##### Concentric Characterization of Complex Networks

## Concentric Measurements Page

Filipi N. Silva, Bruno A. N. Travencolo, Lucas Antiqueira, Matheus Palhares Viana, Paulino R. Villas Boas, Francisco A. Rodrigues and Luciano da F. Costa

## Introduction

The study and characterization of complex networks has often relied on simple measurements such as the average node degree, clustering coefficient and average path lengths. However, such features do not provide direct insights about several relevant properties of the analyzed networks, especially about the connectivity of the network around specific nodes or subgraphs of special interest. Although such limitations have been acknowledged from time to time and complementary measures have been duly proposed in the literature, including betweeness centrality and spectral approaches, relatively lesser attention has been given to measurements or algorithms capable of comprehensively expressing the hierarchical (or concentric) structure of complex networks Costa, L. da F., arXiv:cond-mat/0412761.

This website provides complete resources for more comprehensive analysis of the hierarchical properties of complex networks with respect to specific nodes of subgraphs of interest. They comprehend a series of concentric measurements which can often be understood as extensions of traditional concepts (such as node degree and clustering coefficient) to incorporate progressive information about the surrounding context. This site starts by presenting the basics concepts regarding the node hierarchy, rings and balls and follows by describing and illustrating a set of hierarchical measures. Links to the papers where the presented concepts and measures were introduced can be found at the References section. In addition, a software has been made available, for non-profit academic use, containing all the described measures were implemented. Three versions of this software are available: an online and a standalone version.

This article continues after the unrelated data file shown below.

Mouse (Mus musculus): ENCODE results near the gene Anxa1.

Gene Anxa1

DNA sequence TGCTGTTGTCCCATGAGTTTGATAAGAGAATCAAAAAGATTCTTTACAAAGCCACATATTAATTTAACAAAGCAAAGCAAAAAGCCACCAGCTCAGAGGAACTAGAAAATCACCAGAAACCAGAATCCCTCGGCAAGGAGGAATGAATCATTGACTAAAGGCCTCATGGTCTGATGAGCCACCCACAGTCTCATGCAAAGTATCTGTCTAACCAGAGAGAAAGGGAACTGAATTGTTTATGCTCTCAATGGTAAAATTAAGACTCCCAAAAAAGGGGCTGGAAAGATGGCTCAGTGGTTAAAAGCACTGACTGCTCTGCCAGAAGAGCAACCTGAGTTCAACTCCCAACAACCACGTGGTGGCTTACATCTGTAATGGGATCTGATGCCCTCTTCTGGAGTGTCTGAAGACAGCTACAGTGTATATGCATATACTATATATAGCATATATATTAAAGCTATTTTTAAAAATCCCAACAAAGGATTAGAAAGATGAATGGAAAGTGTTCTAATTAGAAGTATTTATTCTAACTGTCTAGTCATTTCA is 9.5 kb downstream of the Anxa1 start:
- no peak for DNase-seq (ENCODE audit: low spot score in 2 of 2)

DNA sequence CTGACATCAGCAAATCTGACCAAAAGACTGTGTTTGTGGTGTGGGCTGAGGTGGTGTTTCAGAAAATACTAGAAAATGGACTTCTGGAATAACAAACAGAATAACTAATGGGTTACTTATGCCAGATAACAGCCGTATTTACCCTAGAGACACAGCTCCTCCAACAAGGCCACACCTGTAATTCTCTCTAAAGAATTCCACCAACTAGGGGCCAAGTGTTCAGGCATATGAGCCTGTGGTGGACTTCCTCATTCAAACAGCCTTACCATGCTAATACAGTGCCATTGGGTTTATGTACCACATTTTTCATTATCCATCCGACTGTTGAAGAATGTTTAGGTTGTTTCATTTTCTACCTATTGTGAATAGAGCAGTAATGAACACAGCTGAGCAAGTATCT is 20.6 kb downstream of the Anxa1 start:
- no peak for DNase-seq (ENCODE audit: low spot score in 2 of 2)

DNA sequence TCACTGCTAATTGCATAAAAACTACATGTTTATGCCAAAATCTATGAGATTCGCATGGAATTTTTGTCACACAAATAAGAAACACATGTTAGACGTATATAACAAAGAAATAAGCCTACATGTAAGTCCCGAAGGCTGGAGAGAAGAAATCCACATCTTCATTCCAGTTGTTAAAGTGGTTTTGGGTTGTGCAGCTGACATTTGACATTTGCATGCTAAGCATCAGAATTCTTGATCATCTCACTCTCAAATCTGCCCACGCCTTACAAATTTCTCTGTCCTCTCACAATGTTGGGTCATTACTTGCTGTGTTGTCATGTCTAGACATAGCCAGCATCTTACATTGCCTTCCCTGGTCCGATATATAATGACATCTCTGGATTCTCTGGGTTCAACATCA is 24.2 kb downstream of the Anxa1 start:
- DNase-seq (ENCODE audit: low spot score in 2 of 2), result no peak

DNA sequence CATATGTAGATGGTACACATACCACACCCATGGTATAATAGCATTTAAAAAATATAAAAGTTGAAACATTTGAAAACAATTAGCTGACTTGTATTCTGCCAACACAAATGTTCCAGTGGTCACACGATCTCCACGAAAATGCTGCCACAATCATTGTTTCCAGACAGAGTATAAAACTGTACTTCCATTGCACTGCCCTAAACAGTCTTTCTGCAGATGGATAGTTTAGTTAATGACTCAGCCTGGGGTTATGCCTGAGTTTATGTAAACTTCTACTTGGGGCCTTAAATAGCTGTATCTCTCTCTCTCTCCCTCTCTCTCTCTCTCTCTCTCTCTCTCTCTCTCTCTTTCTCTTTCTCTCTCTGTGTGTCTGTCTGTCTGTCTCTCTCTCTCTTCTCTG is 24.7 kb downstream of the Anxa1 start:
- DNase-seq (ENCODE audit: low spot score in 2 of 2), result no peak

## Basics Concepts

*Concentric level* - The first concentric (or hierarchical) level of the node \(i\) is composed by the immediate neighbors of the node \(i\). The second hierarchical level is composed by the nodes that are immediate neighbors of the nodes of the first hierarchical level. In similar fashion, the remaining hierarchical levels are composed by the nodes that are immediate neighbors of the nodes belonging to the previous hierarchical level. Examples:

The following examples show three hierarchical levels of the node \(i\):

The same hierarchies, now shown in a hierarchical layout starting at the node \(i\):

#### Concentric Rings and Balls

\(R_d(i)\) (*Concentric Ring*) - set of nodes inside the concentric level \(d\) of node \(i\). These nodes are present topological distance \(d\) from node \(i\). Also note that the ring at level \(0\) represent the set containing only the reference node \(i\), i.e. \(R_0(i) = \{i\}\).

\(B_d(i)\) (Concentric Ball) - set of nodes between the zeroth concentric level up to level \(d\) for a node \(i\), which can also be defined as the union of all rings up to \(R_d(i)\), i.e. \(B_d(i)=\bigcup _{j=0}^dR_j(i)\).